Hybrid BluebeardBotanical name: Caryopteris...

PLANT NOTEBOOK

October 05, 1991|By Amalie Adler Ascher

Hybrid Bluebeard

Botanical name: Caryopteris Clandonensis

Pronunciation: ka-ree-OP-ter-is

Family: Verbenaceae (Verbena)

Origin: China, Japan, Mongolia

Class: Shrub

Display period: August to frost

Height: 2 1/2 to 3 feet

Environment: Sun Looking in a garden center late last summer for an outdoor plant to finish out the season in a 14-inch container whose previous contents had died, I spied a specimen of Caryopteris Blue Knight. What struck me about the plant was the vividness of the lavender-colored flowers and their arrangement in bands of tiny clusters ringing the length of the woody stems. Little did I realize I was bringing home a treasure.

By early summer this year, the plant had reached full size, and although the species' usual practice, so I'm told, is to begin blooming in August, my specimen flowered ahead of schedule by a month or more. But this summer was not an ordinary one. The prolonged heat and drought played havoc with the season. Plants normally flowering in August were already winding down by then. So whether my plant would still turn in the same performance under normal conditions remains to be seen.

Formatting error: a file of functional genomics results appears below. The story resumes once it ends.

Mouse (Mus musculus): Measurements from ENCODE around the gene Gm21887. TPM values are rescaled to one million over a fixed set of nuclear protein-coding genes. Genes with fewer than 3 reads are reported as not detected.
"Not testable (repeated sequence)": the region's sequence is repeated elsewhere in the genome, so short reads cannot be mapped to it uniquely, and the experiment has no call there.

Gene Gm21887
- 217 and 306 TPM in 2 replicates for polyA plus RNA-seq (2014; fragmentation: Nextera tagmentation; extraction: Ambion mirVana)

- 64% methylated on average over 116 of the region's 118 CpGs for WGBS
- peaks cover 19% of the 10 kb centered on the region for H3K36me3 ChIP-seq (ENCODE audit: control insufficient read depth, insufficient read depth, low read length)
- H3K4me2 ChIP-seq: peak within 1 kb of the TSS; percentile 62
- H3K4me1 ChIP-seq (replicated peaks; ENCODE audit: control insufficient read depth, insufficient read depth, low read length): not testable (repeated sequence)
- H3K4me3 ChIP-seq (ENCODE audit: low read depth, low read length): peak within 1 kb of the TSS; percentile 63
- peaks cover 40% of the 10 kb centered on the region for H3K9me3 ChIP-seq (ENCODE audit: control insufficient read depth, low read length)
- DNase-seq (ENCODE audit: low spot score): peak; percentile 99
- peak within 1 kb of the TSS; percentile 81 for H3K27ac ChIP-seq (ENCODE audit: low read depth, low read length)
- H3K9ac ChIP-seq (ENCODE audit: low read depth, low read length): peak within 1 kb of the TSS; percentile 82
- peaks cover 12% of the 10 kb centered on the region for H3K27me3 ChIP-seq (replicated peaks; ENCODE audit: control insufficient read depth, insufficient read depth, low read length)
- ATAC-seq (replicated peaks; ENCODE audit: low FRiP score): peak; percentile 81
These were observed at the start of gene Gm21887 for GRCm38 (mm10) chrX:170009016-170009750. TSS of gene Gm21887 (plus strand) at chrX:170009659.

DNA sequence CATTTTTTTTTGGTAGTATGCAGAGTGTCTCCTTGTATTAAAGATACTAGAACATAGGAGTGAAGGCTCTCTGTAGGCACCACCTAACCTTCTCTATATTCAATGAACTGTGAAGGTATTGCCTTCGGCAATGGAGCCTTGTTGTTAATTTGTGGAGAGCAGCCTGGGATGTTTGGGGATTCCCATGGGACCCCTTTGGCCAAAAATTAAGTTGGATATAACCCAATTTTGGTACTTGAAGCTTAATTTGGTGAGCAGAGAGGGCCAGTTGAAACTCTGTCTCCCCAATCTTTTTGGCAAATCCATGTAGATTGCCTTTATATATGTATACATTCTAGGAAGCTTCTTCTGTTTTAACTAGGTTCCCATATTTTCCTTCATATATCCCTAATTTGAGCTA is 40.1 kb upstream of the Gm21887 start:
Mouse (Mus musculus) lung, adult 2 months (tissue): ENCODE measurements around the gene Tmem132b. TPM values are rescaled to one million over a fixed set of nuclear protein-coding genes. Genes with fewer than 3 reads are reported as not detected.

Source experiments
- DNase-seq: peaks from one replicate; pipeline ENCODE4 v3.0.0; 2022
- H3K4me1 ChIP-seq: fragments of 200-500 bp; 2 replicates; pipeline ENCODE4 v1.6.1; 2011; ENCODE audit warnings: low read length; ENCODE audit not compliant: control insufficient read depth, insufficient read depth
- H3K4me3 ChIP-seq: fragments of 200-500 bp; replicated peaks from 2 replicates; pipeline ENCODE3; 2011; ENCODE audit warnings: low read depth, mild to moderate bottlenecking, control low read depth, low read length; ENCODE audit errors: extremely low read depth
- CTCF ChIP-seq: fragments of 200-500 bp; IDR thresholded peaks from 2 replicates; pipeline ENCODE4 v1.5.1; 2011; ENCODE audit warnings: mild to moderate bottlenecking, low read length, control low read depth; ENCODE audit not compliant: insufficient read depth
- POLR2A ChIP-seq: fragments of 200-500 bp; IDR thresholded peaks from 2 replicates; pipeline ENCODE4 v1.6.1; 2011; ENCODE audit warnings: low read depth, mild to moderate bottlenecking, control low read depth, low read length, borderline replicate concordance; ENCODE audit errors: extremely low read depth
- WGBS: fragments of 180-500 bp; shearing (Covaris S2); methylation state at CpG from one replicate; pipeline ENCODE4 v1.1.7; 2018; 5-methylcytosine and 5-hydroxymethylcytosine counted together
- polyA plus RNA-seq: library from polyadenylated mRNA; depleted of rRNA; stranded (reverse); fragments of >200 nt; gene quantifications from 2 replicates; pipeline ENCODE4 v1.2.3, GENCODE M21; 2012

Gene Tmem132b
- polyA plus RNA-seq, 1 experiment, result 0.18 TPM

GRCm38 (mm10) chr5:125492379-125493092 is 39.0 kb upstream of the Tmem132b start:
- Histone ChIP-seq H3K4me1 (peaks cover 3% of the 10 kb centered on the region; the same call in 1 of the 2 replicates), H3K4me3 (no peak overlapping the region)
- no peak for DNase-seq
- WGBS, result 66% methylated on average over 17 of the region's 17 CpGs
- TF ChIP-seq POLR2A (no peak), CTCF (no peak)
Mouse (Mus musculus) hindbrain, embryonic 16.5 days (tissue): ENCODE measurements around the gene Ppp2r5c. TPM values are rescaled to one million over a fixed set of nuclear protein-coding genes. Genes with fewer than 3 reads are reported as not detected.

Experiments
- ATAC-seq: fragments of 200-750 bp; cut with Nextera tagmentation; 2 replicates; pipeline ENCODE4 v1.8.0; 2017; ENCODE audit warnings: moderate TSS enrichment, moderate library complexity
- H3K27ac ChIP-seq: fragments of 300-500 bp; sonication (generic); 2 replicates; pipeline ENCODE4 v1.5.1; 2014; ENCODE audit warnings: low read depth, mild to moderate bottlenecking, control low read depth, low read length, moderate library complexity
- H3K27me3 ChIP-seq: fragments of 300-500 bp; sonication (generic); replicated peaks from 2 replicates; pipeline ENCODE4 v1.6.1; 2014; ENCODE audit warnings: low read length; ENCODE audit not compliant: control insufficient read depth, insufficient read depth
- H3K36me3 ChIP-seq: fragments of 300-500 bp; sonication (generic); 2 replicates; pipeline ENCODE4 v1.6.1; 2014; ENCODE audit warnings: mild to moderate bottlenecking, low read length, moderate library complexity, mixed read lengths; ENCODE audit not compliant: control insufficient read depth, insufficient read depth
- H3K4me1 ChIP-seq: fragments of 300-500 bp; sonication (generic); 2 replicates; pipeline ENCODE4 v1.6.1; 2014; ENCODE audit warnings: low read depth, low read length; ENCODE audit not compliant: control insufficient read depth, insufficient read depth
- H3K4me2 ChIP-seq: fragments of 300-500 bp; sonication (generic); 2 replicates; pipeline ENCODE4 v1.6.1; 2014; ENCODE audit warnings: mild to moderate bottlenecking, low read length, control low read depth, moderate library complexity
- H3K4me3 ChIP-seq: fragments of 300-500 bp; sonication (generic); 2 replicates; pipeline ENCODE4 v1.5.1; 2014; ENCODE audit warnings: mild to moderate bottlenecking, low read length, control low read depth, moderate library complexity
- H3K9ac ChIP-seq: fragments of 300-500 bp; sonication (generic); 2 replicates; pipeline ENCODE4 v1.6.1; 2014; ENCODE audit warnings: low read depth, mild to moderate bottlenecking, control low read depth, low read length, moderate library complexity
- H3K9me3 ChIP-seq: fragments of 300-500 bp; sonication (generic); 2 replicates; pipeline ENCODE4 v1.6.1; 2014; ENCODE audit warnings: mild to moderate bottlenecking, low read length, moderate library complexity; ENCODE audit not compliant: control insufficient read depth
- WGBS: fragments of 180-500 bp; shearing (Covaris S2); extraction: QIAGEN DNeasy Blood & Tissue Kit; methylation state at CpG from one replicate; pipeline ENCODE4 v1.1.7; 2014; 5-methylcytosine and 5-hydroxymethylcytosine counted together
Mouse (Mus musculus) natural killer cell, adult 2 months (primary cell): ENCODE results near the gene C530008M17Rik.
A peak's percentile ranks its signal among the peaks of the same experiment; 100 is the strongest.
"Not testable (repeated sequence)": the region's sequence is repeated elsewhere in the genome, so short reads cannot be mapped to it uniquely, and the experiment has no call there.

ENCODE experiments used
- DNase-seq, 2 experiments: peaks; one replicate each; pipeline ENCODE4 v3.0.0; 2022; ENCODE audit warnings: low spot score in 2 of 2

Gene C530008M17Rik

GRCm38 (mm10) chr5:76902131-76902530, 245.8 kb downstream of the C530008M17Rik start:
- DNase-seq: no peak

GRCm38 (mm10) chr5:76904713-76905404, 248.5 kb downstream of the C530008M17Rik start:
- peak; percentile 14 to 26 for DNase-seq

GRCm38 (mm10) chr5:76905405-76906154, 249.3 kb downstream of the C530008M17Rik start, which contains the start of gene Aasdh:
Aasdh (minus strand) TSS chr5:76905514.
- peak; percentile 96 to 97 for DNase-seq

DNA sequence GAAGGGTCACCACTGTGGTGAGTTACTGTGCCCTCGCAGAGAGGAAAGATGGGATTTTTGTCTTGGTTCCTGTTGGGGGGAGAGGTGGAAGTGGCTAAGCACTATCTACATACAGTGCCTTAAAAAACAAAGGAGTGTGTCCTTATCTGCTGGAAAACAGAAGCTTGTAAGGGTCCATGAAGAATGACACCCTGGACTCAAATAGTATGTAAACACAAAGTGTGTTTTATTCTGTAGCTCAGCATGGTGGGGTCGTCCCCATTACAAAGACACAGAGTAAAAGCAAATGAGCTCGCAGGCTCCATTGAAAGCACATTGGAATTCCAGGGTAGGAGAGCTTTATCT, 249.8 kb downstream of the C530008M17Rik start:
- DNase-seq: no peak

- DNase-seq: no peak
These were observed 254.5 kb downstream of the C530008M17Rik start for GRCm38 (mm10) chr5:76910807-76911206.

Caryopteris is a feast for the eyes. When lit by the sun (and also at dusk) it takes on an almost metallic sheen. Bumblebees seem to love it as much as I do.

The shrub acquired its name from the Greek terms "karyon," for nut, and "pteron," meaning wing, a reference to the plant's fruits, which are winged. It originated as a chance hybrid in 1930 in an English garden at Clandon, near Guildford. The parents were C. incana (known as Blue Mist spirea in the nursery trace, although the shrub is not a spirea) and C. mongholica. Besides Dark

Knight, superior varieties include Kew Blue and Heavenly Blue. Longwood Blue, developed by Longwood Gardens, is viewed as especially choice.

Caryopteris makes a wonderful low formal hedge, its height also suits its use as a perennial border.

A harsh winter may kill caryopteris to the ground. Its roots, however, should survive and bloom should occur as usual. Because plants blossom on new wood, they are pruned in the spring. Removal of old stems encourages regrowth.

Baltimore Sun Articles
|
|
|
Please note the green-lined linked article text has been applied commercially without any involvement from our newsroom editors, reporters or any other editorial staff.